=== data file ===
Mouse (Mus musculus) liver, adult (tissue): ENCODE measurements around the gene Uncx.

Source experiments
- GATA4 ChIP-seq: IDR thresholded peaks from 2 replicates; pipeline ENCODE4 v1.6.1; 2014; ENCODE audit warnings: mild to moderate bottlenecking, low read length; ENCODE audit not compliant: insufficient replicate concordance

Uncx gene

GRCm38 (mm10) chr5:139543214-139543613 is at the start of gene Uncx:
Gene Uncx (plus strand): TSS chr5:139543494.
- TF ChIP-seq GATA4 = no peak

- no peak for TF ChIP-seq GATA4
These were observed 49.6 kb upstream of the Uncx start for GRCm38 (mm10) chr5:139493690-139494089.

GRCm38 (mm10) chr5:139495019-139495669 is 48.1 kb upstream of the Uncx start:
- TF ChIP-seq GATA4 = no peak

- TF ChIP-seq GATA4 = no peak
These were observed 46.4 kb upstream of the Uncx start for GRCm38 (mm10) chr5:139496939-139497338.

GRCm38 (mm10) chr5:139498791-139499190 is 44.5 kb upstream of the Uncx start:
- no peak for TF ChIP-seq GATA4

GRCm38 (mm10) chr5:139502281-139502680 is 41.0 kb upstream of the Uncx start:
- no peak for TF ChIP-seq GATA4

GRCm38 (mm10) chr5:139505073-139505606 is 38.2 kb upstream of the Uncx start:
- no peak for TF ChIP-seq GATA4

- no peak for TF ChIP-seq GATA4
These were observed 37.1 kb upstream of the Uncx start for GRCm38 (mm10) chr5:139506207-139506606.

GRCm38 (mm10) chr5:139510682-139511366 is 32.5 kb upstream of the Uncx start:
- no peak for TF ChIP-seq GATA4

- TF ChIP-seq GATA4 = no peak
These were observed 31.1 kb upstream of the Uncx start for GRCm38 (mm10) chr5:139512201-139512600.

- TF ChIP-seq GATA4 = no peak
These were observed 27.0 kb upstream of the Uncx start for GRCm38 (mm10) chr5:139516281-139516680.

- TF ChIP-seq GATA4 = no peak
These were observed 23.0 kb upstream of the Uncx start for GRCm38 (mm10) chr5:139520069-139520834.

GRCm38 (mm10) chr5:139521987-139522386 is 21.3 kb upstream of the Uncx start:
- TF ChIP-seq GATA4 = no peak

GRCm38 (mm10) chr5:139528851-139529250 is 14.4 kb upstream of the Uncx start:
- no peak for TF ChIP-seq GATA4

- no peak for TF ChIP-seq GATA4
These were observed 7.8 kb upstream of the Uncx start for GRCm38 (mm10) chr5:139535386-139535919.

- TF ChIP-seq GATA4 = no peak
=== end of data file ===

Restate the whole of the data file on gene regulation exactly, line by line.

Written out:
Mouse (Mus musculus) liver, adult (tissue): ENCODE measurements around the gene Uncx.

Source experiments
- GATA4 ChIP-seq: IDR thresholded peaks from 2 replicates; pipeline ENCODE4 v1.6.1; 2014; ENCODE audit warnings: mild to moderate bottlenecking, low read length; ENCODE audit not compliant: insufficient replicate concordance

Uncx gene

GRCm38 (mm10) chr5:139543214-139543613 is at the start of gene Uncx:
Gene Uncx (plus strand): TSS chr5:139543494.
- TF ChIP-seq GATA4 = no peak

- no peak for TF ChIP-seq GATA4
These were observed 49.6 kb upstream of the Uncx start for GRCm38 (mm10) chr5:139493690-139494089.

GRCm38 (mm10) chr5:139495019-139495669 is 48.1 kb upstream of the Uncx start:
- TF ChIP-seq GATA4 = no peak

- TF ChIP-seq GATA4 = no peak
These were observed 46.4 kb upstream of the Uncx start for GRCm38 (mm10) chr5:139496939-139497338.

GRCm38 (mm10) chr5:139498791-139499190 is 44.5 kb upstream of the Uncx start:
- no peak for TF ChIP-seq GATA4

GRCm38 (mm10) chr5:139502281-139502680 is 41.0 kb upstream of the Uncx start:
- no peak for TF ChIP-seq GATA4

GRCm38 (mm10) chr5:139505073-139505606 is 38.2 kb upstream of the Uncx start:
- no peak for TF ChIP-seq GATA4

- no peak for TF ChIP-seq GATA4
These were observed 37.1 kb upstream of the Uncx start for GRCm38 (mm10) chr5:139506207-139506606.

GRCm38 (mm10) chr5:139510682-139511366 is 32.5 kb upstream of the Uncx start:
- no peak for TF ChIP-seq GATA4

- TF ChIP-seq GATA4 = no peak
These were observed 31.1 kb upstream of the Uncx start for GRCm38 (mm10) chr5:139512201-139512600.

- TF ChIP-seq GATA4 = no peak
These were observed 27.0 kb upstream of the Uncx start for GRCm38 (mm10) chr5:139516281-139516680.

- TF ChIP-seq GATA4 = no peak
These were observed 23.0 kb upstream of the Uncx start for GRCm38 (mm10) chr5:139520069-139520834.

GRCm38 (mm10) chr5:139521987-139522386 is 21.3 kb upstream of the Uncx start:
- TF ChIP-seq GATA4 = no peak

GRCm38 (mm10) chr5:139528851-139529250 is 14.4 kb upstream of the Uncx start:
- no peak for TF ChIP-seq GATA4

- no peak for TF ChIP-seq GATA4
These were observed 7.8 kb upstream of the Uncx start for GRCm38 (mm10) chr5:139535386-139535919.

- TF ChIP-seq GATA4 = no peak